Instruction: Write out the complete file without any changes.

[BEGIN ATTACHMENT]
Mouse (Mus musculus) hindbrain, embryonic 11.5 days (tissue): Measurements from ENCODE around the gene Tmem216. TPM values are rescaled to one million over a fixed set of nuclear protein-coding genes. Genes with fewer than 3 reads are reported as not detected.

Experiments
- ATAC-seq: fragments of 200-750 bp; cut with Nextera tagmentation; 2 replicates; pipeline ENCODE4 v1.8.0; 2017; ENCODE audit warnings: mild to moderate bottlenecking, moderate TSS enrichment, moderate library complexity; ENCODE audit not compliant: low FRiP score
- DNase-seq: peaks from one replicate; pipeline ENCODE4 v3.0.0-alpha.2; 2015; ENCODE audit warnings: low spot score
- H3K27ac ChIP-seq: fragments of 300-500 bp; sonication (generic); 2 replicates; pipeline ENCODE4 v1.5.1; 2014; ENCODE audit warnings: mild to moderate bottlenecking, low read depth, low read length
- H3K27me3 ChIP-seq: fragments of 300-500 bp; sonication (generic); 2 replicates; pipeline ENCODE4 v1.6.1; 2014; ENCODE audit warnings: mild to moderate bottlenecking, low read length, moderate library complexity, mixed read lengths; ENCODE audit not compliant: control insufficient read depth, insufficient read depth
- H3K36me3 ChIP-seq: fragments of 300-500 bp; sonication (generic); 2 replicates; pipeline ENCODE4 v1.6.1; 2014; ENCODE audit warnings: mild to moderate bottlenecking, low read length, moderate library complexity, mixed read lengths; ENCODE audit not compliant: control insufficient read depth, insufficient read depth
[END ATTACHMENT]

Mouse (Mus musculus) hindbrain, embryonic 11.5 days (tissue): Measurements from ENCODE around the gene Tmem216. TPM values are rescaled to one million over a fixed set of nuclear protein-coding genes. Genes with fewer than 3 reads are reported as not detected.

Experiments
- ATAC-seq: fragments of 200-750 bp; cut with Nextera tagmentation; 2 replicates; pipeline ENCODE4 v1.8.0; 2017; ENCODE audit warnings: mild to moderate bottlenecking, moderate TSS enrichment, moderate library complexity; ENCODE audit not compliant: low FRiP score
- DNase-seq: peaks from one replicate; pipeline ENCODE4 v3.0.0-alpha.2; 2015; ENCODE audit warnings: low spot score
- H3K27ac ChIP-seq: fragments of 300-500 bp; sonication (generic); 2 replicates; pipeline ENCODE4 v1.5.1; 2014; ENCODE audit warnings: mild to moderate bottlenecking, low read depth, low read length
- H3K27me3 ChIP-seq: fragments of 300-500 bp; sonication (generic); 2 replicates; pipeline ENCODE4 v1.6.1; 2014; ENCODE audit warnings: mild to moderate bottlenecking, low read length, moderate library complexity, mixed read lengths; ENCODE audit not compliant: control insufficient read depth, insufficient read depth
- H3K36me3 ChIP-seq: fragments of 300-500 bp; sonication (generic); 2 replicates; pipeline ENCODE4 v1.6.1; 2014; ENCODE audit warnings: mild to moderate bottlenecking, low read length, moderate library complexity, mixed read lengths; ENCODE audit not compliant: control insufficient read depth, insufficient read depth